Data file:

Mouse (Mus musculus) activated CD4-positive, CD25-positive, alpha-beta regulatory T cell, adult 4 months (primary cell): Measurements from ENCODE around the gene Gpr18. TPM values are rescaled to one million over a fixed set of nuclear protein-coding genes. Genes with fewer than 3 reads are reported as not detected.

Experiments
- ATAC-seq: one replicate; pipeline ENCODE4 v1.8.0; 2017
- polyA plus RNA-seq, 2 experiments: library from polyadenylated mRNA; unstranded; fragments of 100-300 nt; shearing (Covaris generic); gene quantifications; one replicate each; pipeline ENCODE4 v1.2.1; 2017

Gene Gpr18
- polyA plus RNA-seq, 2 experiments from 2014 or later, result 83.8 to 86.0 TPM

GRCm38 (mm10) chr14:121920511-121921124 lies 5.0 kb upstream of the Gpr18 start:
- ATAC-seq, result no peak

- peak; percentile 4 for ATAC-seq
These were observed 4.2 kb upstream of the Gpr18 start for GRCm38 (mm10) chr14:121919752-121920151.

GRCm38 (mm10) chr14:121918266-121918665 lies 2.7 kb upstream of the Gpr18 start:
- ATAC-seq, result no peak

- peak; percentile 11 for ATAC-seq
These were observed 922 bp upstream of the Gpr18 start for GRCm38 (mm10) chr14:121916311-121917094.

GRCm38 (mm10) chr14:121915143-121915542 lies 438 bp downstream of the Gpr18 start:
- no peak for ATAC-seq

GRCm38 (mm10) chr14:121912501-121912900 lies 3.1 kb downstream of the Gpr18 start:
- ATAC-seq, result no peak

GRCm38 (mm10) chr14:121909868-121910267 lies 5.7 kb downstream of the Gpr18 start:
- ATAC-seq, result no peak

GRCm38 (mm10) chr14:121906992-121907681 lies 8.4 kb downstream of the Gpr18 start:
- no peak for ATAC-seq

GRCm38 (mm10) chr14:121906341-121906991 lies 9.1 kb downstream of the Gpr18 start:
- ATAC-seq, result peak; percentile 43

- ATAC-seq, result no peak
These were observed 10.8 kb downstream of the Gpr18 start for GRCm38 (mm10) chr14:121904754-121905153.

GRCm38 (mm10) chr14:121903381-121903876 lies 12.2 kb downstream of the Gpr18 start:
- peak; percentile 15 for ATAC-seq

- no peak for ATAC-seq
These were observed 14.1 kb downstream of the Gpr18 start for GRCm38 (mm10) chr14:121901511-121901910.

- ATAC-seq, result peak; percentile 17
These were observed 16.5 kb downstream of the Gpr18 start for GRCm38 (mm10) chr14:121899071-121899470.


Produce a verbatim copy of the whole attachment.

Mouse (Mus musculus) activated CD4-positive, CD25-positive, alpha-beta regulatory T cell, adult 4 months (primary cell): Measurements from ENCODE around the gene Gpr18. TPM values are rescaled to one million over a fixed set of nuclear protein-coding genes. Genes with fewer than 3 reads are reported as not detected.

Experiments
- ATAC-seq: one replicate; pipeline ENCODE4 v1.8.0; 2017
- polyA plus RNA-seq, 2 experiments: library from polyadenylated mRNA; unstranded; fragments of 100-300 nt; shearing (Covaris generic); gene quantifications; one replicate each; pipeline ENCODE4 v1.2.1; 2017

Gene Gpr18
- polyA plus RNA-seq, 2 experiments from 2014 or later, result 83.8 to 86.0 TPM

GRCm38 (mm10) chr14:121920511-121921124 lies 5.0 kb upstream of the Gpr18 start:
- ATAC-seq, result no peak

- peak; percentile 4 for ATAC-seq
These were observed 4.2 kb upstream of the Gpr18 start for GRCm38 (mm10) chr14:121919752-121920151.

GRCm38 (mm10) chr14:121918266-121918665 lies 2.7 kb upstream of the Gpr18 start:
- ATAC-seq, result no peak

- peak; percentile 11 for ATAC-seq
These were observed 922 bp upstream of the Gpr18 start for GRCm38 (mm10) chr14:121916311-121917094.

GRCm38 (mm10) chr14:121915143-121915542 lies 438 bp downstream of the Gpr18 start:
- no peak for ATAC-seq

GRCm38 (mm10) chr14:121912501-121912900 lies 3.1 kb downstream of the Gpr18 start:
- ATAC-seq, result no peak

GRCm38 (mm10) chr14:121909868-121910267 lies 5.7 kb downstream of the Gpr18 start:
- ATAC-seq, result no peak

GRCm38 (mm10) chr14:121906992-121907681 lies 8.4 kb downstream of the Gpr18 start:
- no peak for ATAC-seq

GRCm38 (mm10) chr14:121906341-121906991 lies 9.1 kb downstream of the Gpr18 start:
- ATAC-seq, result peak; percentile 43

- ATAC-seq, result no peak
These were observed 10.8 kb downstream of the Gpr18 start for GRCm38 (mm10) chr14:121904754-121905153.

GRCm38 (mm10) chr14:121903381-121903876 lies 12.2 kb downstream of the Gpr18 start:
- peak; percentile 15 for ATAC-seq

- no peak for ATAC-seq
These were observed 14.1 kb downstream of the Gpr18 start for GRCm38 (mm10) chr14:121901511-121901910.

- ATAC-seq, result peak; percentile 17
These were observed 16.5 kb downstream of the Gpr18 start for GRCm38 (mm10) chr14:121899071-121899470.